Austin drivers sue Uber, Lyft after companies leave city

Austin drivers sue Uber, Lyft after companies leave city

Drivers from Austin, Texas, are reportedly suing Uber and Lyft after the ride-hailing companies quickly ended their operations in the city last month.

The drivers allege the companies broke the law, claiming they had an obligation to give workers 60 days notice about a mass layoff, Reuters reported on Thursday.


The law in question requires that in some cases companies pay missed wages and benefits that would have gone to workers during the 60 days.

Uber and Lyft left the Texas capital earlier this month after the city's voters didn’t reject a law requiring the companies to do fingerprint-based background checks of their drivers.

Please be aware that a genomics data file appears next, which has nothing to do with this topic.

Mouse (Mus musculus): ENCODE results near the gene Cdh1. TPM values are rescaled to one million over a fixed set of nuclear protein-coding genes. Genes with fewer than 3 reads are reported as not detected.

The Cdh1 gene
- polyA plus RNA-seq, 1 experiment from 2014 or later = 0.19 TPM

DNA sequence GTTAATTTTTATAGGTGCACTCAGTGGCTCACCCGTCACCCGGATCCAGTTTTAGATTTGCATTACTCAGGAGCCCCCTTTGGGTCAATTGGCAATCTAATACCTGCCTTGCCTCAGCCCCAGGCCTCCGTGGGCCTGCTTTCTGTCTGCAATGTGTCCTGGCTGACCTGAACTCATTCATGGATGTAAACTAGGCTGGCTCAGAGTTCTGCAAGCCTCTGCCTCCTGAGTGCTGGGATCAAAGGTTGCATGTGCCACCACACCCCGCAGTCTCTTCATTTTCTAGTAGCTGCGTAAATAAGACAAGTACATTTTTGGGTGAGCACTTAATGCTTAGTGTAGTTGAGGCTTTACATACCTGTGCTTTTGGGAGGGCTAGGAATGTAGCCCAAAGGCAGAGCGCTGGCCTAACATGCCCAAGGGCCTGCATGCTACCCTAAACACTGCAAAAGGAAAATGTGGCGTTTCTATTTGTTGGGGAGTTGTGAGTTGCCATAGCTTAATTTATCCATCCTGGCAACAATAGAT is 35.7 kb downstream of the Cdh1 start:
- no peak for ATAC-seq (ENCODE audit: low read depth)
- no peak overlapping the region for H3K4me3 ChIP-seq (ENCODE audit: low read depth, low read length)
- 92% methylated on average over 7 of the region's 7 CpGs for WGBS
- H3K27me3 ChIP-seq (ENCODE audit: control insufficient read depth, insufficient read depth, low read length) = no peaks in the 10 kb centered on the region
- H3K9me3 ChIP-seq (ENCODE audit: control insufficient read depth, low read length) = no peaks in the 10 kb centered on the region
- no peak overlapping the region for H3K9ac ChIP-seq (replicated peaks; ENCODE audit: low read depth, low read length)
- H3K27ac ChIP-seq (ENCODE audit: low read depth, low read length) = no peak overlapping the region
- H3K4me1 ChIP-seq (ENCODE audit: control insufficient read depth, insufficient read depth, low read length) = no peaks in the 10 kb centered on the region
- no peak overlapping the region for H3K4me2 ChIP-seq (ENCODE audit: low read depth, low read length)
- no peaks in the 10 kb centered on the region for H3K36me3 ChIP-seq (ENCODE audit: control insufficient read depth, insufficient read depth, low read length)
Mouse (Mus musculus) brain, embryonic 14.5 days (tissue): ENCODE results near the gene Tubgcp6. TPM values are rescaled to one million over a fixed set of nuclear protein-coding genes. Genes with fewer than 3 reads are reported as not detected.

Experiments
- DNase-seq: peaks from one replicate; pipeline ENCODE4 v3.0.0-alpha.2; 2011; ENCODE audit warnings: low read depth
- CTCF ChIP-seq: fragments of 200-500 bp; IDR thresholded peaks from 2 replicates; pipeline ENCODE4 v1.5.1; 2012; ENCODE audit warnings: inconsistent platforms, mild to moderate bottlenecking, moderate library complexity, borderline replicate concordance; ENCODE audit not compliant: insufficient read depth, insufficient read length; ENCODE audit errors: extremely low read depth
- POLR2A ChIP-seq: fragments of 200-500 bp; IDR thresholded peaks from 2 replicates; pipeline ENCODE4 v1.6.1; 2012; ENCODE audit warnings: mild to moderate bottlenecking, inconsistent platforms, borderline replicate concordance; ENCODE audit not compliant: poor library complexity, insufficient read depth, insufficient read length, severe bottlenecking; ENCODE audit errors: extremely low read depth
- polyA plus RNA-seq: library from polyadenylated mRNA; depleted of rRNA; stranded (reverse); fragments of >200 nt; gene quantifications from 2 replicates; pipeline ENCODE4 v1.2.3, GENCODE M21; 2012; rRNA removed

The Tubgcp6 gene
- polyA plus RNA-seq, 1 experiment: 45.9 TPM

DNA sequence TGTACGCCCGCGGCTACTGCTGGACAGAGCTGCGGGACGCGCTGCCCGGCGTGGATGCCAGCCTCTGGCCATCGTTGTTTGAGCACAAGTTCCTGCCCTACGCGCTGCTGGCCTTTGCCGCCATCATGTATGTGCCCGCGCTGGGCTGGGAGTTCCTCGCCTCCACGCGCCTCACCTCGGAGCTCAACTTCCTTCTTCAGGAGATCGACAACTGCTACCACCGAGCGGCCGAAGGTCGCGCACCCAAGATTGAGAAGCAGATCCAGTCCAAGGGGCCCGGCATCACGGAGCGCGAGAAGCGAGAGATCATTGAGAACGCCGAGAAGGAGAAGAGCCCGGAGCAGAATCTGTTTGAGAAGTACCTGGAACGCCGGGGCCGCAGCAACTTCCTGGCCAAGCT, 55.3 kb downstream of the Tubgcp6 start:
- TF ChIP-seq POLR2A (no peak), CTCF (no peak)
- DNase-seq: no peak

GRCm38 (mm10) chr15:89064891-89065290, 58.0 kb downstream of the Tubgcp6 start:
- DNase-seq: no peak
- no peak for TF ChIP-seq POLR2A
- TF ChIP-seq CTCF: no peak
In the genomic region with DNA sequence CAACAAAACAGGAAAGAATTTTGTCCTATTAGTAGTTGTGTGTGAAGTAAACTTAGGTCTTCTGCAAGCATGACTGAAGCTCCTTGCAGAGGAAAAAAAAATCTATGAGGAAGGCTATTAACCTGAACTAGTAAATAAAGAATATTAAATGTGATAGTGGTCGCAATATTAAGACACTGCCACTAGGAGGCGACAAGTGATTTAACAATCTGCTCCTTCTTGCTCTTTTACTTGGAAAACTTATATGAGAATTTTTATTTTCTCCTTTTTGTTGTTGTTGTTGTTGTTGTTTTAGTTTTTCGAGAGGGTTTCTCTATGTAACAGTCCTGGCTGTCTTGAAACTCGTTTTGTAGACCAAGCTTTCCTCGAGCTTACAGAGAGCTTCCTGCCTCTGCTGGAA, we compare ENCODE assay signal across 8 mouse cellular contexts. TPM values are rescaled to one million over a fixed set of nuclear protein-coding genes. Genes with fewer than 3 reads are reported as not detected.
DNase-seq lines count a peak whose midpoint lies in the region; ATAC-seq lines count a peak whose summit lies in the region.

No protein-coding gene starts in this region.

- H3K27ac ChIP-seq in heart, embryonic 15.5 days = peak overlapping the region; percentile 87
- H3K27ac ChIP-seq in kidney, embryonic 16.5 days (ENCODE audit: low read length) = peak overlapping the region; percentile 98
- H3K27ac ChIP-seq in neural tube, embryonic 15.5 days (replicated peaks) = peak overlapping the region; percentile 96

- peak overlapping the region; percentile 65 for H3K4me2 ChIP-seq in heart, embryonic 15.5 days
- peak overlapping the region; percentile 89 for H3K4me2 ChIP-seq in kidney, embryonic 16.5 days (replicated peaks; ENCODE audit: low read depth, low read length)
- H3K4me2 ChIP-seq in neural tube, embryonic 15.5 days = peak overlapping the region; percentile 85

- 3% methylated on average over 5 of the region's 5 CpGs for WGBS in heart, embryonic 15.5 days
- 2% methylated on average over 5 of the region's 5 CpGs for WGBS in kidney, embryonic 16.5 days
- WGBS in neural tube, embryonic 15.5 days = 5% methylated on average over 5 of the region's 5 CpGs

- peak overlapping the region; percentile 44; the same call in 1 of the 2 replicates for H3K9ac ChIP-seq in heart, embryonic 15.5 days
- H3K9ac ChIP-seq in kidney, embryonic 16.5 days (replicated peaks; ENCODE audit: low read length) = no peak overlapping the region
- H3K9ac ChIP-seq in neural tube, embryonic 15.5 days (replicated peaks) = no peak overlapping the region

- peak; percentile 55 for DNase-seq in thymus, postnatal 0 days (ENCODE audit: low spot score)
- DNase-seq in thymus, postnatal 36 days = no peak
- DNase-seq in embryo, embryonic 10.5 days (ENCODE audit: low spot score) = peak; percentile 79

The companies had sought to defeat the law, insisting their checks are sufficient. But critics say companies only check names and that the vetting is insufficient.

The issue has resonance because of cases in which ride-hail drivers committed crimes.

One incident earlier this year in Kalamazoo, Mich., involved an Uber driver in a shooting. Uber claimed that because the Kalamazoo shooter didn't have a criminal record, no background check could have predicted his actions.

At the time, Uber estimated that roughly 10,000 drivers would be affected by the Austin decision — potentially putting them out of a job.

The companies spent millions trying to convince voters to reject the law, imposed by the City Council.

The drivers' case was filed in federal court in San Francisco, where both Uber and Lyft are headquartered.

It claims that the drivers are employees, rather than independent contractors, which is how Uber classifies them.

Uber and Lyft have moved to settle class-action cases claiming that their California drivers are employees. As part of the proposed settlements, Uber could pay as much as $100 million and Lyft roughly $27 million, but neither company has agreed to reclassify their workers.